World Cup 1982 revisited: When the ‘White Pele’ shone in Brazil’s gold more than ever

While Paolo Rossi was Fifa’s official player of the 1982 World Cup in Spain, Ali Khaled writes Brazil's Zico was the real eye-catcher.
Brazil’s Zico, left, of Brazil and Claudio Gentile jostle for space. Allsport
Brazil’s Zico, left, of Brazil and Claudio Gentile jostle for space. Allsport

Paolo Rossi was Fifa’s official player of the 1982 World Cup in Spain. Few would question his stunning impact. The Golden Ball for best player sat next to the Golden Boot for his six goals; a hat-trick against Brazil, two against Poland in the semi-final, and the opening goal of the final.

You could make a case for fellow World Cup winners Dino Zoff, Marco Tardelli and the gifted Giancarlo Antognoni, who is often overlooked after an injury against Poland robbed him of a place in the final. Brazil’s Socrates and Falcao were in with a shout.

But one man stood out. The man the Brazilians called the “White Pele” – Zico.

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It is not often a player from a team that does not reach even the semi-final can make a genuine claim for being the best player. It is testament to his genius that after 1982, Zico is considered one of the greatest players not to get his hands on the World Cup. Along with Johann Cruyff.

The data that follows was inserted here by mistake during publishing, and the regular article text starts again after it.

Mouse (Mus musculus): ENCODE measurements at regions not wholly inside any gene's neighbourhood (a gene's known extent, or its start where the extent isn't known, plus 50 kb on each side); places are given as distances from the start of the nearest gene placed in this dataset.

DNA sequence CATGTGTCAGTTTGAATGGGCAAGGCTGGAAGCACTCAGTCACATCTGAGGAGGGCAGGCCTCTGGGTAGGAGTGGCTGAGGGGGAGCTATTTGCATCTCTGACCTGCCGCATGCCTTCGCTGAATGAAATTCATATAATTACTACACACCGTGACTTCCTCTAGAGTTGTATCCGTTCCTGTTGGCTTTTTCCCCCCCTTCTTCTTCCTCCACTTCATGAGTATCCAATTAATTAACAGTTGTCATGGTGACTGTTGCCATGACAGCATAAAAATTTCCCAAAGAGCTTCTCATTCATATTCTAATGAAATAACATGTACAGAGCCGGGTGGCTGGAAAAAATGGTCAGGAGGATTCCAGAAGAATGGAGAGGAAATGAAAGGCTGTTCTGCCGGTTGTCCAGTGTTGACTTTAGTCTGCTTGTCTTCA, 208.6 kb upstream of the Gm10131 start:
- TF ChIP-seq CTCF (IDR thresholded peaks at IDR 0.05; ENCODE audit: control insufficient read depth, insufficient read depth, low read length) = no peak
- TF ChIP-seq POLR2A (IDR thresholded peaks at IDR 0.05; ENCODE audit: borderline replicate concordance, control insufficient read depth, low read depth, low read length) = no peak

In Spain, he was uniformly brilliant. There was the dummy that led to Eder’s wonderful volley past the Soviet goalkeeper Rinat Dasayev, and the stunning free kick against Scotland.

In the third match, against a modest New Zealand, Zico got even better. First, a wonderful scissor kick from Leandro’s cross to open the scoring on 28 minutes. Then, three minutes later, starting and finishing another mesmerising move for the second. He also set up goals for Falcao and Serginho.

Brazil’s class of ’82 would reach the pinnacle of their brilliance in the 3-1 second-round win over Argentina. It was men against training cones, and Zico was unstoppable. He scored the first and set up Junior’s third.

Zico was leading Brazil to glory, and there seemed nothing anyone could do about it. Then came Italy. His control, turn and pass to set up Socrates’s equaliser was one of the greatest pieces of skill.

Yet, his efforts were in vain. The sheer ineptitude of Brazil’s defending in the 3-2 defeat is still hard to fathom 32 years later.

Mexico ’86 would bring even more heartbreak when Brazil lost the quarter-final on penalties to France.

“Throughout the years, the one player that came closest to me was Zico,” Pele went on to acknowledge later.

He was not exaggerating.

akhaled@thenational.ae

Follow us on Twitter at SprtNationalUAE

Published: May 28, 2014 04:00 AM

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